The Carthaginian

Sunday , 1, May 2022 Leave a comment

This week’s historical novel is unique. Ronald Bassett’s The Carthaginian (1963) was his first novel. I have the 1966 Pan paperback edition.


The Carthaginian takes place during the Third Punic War. It starts with Carthaginian hostage, Diaz sent as a rower on a slave galley. Action takes right off with that most glorious of action tropes- the slave revolt on a ship. Diaz and his fellow slaves take over a Roman galley in the Mediterranean Sea, beaching it on the coast of North Africa. Diaz knows Rome intends on destroying Carthage and leads the former slaves to his native city.

            They sack a Berber town along the way, link up with some Numidian cavalry who are fighting Rome, and end up at Carthage. Bassett does not skimp on the siege and destruction of Carthage. You are exhausted when finishing the novel.

            This novel has non-stop action. It is a bloody epic crammed into 206 pages. I was not expecting this at all. Historical novels of the 1950s and 60s generally come in two types. First you have the more literary novel with less action by Thomas B. Costain and Frank Yerby. The other type is by former pulp writers including L. Sprague de Camp, Poul Anderson, and Gardner Fox all wrote in the field. Anderson and Fox’s pulp backgrounds are present in their novels (which I like).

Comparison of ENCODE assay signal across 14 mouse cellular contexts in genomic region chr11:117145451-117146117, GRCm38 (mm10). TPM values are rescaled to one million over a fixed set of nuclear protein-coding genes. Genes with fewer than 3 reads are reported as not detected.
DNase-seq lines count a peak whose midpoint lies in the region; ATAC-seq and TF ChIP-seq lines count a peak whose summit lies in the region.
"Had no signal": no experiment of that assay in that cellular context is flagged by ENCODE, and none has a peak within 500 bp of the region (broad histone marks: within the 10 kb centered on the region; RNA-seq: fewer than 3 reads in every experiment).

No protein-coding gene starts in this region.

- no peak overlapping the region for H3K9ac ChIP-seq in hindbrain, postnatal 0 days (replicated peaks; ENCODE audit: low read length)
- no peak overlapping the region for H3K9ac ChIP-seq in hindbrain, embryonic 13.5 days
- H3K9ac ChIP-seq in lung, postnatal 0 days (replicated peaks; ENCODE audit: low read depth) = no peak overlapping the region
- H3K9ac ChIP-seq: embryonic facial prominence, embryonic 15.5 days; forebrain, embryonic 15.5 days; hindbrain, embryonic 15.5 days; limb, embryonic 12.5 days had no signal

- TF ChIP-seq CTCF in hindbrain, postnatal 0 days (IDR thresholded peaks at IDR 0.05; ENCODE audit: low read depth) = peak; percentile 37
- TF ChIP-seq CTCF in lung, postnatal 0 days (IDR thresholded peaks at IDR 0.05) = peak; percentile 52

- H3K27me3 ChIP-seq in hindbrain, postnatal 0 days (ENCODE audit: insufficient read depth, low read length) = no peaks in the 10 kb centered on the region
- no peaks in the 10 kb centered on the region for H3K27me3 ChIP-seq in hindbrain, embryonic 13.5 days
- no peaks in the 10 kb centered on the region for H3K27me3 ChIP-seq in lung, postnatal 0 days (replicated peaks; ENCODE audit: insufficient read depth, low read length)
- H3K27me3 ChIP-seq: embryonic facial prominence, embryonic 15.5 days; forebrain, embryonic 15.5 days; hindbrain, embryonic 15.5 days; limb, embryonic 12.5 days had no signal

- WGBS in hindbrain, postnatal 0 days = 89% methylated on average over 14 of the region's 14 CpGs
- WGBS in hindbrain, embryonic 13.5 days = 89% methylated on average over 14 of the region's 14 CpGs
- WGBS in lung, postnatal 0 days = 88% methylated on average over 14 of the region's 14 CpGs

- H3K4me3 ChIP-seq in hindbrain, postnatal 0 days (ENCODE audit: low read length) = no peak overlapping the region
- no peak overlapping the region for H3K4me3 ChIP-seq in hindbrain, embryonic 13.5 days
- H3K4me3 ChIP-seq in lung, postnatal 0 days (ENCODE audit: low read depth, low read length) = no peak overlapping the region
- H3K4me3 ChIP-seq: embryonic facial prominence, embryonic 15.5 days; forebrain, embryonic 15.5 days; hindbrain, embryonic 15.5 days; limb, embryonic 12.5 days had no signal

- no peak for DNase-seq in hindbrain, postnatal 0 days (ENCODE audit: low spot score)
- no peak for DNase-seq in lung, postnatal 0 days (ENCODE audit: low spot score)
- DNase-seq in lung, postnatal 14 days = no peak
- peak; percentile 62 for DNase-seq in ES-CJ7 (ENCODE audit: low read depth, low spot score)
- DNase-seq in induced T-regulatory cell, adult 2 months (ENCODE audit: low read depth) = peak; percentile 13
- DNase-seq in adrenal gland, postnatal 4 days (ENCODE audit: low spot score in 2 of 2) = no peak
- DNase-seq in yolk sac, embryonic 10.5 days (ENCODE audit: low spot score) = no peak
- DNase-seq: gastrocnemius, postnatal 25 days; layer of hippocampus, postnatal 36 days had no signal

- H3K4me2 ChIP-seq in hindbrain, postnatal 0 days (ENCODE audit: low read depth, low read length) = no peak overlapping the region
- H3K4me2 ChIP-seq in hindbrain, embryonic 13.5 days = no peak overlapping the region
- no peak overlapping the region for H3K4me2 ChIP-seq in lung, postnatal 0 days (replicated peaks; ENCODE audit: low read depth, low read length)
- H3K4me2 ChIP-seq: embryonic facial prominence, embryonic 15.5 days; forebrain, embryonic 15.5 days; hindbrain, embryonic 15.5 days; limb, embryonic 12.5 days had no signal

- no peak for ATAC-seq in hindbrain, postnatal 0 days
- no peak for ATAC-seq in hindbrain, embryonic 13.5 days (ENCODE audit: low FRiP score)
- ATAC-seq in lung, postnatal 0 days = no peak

Bassett is a new type of writer. The prose style is not pulp, not even post-pulp but something I will call action modernist. The blood drenched Piccadilly Westerns were a decade away. Was Bassett an influence for a new style? Bassett does not shy from very graphic depictions of violence.


            Bassett would write a novel The Pompeians from 1965. He would then write the novel that I remember well as a movie, Witchfinder General (1966). That was possibly Vincent Price’s greatest movie. Review of the book say the book is better than the movie!


            If you are into bloody historical action, check out The Carthaginian. Bassett would later write five “Dando” novels about the British Army of the middle 19th Century as by “William Clive.” I may check those out in time as I like Flashman.



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